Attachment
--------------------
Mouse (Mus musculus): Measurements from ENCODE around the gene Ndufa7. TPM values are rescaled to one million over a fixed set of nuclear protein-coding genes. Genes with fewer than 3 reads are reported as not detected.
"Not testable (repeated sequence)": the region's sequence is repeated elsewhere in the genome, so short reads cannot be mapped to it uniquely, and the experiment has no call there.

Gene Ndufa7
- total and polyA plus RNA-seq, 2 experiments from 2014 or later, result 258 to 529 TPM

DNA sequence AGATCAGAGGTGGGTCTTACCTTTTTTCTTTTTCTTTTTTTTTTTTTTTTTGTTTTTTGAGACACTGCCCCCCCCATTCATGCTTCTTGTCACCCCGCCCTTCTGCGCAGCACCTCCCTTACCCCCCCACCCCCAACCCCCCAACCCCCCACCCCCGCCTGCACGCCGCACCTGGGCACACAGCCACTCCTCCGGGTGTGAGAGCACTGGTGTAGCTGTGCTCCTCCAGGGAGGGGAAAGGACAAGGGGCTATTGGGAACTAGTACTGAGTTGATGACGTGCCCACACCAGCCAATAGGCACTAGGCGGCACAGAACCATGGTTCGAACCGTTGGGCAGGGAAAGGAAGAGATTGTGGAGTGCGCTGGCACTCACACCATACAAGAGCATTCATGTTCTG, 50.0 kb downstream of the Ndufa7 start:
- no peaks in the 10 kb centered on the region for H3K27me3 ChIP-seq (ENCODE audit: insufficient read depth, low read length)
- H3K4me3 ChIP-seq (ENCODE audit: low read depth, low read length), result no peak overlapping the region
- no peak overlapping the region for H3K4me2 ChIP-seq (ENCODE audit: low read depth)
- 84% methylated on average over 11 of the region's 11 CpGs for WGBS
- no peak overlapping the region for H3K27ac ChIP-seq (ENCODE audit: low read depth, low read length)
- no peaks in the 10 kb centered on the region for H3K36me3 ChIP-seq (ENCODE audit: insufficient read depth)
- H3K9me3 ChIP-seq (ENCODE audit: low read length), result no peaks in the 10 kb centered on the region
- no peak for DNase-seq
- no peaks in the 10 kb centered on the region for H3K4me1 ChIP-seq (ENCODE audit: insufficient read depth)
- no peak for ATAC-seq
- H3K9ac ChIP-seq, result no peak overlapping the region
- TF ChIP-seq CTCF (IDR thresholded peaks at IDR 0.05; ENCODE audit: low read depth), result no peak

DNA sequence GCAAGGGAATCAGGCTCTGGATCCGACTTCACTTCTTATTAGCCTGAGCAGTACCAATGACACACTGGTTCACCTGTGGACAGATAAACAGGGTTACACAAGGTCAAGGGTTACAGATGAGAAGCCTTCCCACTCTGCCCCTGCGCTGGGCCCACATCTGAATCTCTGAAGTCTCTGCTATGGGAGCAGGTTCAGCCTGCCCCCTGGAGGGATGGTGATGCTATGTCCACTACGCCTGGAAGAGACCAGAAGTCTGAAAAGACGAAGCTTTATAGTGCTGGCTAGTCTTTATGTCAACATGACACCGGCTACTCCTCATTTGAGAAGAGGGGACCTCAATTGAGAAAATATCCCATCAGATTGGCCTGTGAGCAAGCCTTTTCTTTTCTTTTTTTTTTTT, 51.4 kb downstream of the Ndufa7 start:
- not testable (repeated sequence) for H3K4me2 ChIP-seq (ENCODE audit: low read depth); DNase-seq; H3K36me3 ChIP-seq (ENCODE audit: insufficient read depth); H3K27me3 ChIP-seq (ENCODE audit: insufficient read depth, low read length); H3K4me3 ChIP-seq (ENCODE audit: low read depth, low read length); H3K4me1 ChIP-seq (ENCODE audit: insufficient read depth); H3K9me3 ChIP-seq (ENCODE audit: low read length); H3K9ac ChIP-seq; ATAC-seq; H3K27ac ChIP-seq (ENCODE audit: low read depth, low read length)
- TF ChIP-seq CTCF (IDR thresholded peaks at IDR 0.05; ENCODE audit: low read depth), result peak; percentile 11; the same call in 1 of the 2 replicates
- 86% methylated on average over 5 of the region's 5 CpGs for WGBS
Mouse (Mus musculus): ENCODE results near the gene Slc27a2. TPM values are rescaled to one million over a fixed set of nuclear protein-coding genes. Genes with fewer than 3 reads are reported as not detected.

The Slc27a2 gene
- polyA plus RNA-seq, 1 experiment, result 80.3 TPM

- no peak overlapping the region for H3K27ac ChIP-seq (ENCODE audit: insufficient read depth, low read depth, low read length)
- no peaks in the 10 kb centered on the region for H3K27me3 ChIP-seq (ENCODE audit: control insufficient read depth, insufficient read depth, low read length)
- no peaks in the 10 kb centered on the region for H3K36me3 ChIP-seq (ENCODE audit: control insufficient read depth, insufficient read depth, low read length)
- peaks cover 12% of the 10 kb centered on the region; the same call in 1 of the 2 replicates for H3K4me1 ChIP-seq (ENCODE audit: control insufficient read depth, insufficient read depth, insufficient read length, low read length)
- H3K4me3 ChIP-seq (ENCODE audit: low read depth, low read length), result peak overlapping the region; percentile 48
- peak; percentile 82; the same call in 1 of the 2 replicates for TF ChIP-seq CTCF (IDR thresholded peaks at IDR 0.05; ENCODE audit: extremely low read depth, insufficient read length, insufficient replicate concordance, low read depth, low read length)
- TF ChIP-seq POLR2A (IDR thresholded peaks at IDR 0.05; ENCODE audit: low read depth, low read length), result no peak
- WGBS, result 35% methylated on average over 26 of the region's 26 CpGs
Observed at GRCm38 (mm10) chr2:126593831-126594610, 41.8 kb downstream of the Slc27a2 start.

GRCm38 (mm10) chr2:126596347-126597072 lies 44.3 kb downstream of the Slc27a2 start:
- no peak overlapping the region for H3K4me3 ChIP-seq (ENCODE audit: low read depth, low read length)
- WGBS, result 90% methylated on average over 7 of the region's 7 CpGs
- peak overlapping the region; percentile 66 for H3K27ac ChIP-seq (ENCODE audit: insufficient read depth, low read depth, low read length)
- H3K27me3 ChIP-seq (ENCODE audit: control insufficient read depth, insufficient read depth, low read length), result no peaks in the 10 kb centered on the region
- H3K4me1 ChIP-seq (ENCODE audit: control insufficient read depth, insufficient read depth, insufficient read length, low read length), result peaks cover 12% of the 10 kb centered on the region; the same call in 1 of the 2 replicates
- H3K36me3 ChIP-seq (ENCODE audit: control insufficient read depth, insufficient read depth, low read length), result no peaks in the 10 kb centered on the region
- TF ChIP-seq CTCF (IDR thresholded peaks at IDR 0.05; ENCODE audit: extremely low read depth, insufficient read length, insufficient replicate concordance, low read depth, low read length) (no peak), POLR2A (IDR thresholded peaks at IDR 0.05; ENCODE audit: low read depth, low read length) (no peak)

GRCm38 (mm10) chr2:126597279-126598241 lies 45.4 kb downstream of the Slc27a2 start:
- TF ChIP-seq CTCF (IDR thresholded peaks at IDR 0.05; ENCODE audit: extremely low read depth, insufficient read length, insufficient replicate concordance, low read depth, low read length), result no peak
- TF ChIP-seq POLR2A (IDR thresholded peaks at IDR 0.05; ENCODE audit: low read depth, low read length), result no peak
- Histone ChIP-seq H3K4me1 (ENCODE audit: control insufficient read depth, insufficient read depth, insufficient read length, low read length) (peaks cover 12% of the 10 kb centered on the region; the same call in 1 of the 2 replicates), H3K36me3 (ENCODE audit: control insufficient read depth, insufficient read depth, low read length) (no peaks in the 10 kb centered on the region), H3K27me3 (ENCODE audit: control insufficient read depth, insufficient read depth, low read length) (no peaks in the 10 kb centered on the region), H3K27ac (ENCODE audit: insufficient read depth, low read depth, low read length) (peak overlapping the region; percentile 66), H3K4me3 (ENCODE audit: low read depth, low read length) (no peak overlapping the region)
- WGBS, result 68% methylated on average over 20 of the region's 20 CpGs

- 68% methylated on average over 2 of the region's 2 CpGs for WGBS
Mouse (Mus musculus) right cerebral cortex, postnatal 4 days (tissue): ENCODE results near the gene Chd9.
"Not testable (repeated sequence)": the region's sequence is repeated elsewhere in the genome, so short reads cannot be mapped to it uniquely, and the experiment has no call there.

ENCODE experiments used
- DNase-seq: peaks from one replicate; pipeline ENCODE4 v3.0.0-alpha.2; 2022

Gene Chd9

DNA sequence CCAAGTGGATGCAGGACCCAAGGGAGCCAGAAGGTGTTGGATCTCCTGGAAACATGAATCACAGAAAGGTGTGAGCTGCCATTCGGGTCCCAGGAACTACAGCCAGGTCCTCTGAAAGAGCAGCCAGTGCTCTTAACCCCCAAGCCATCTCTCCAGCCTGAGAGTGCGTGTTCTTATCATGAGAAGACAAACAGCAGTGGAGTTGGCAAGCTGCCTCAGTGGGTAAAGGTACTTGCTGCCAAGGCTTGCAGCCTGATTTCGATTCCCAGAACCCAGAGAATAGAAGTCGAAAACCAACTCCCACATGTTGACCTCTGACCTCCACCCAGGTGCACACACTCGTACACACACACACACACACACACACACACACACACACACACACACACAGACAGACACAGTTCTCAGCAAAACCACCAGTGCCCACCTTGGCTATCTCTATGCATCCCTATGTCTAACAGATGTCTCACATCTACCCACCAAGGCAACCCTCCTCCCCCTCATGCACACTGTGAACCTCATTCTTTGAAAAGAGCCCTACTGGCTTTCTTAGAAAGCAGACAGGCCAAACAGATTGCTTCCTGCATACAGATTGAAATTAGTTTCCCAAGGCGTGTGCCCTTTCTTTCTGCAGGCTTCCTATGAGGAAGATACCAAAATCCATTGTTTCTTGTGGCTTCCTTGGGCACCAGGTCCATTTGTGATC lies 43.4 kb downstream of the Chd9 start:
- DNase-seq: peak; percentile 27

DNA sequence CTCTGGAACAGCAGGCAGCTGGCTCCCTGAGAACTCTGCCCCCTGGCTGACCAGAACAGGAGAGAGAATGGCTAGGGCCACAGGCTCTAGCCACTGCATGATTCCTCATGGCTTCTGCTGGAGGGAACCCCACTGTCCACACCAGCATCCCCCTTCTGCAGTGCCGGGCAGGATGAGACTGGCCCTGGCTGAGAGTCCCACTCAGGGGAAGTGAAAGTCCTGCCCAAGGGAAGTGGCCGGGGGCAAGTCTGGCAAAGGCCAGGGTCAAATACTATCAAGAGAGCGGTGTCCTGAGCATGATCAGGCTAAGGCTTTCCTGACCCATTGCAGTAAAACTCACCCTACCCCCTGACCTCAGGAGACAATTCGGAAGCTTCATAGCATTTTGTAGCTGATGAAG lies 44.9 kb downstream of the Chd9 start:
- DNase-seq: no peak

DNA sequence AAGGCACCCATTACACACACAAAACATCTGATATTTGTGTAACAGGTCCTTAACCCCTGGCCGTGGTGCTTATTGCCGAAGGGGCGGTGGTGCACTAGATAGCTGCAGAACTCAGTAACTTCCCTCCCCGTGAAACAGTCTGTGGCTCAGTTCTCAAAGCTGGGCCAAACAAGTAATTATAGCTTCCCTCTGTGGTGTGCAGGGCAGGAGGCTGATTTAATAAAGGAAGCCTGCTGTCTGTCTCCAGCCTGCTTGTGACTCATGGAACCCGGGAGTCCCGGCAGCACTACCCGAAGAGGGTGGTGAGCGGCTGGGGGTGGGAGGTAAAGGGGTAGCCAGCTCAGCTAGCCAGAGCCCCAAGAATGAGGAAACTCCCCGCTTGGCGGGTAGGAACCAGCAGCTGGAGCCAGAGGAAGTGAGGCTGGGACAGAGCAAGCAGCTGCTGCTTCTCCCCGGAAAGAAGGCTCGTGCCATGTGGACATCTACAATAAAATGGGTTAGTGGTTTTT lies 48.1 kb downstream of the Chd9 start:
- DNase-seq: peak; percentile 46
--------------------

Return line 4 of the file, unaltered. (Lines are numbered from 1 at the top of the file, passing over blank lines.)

- total and polyA plus RNA-seq, 2 experiments from 2014 or later, result 258 to 529 TPM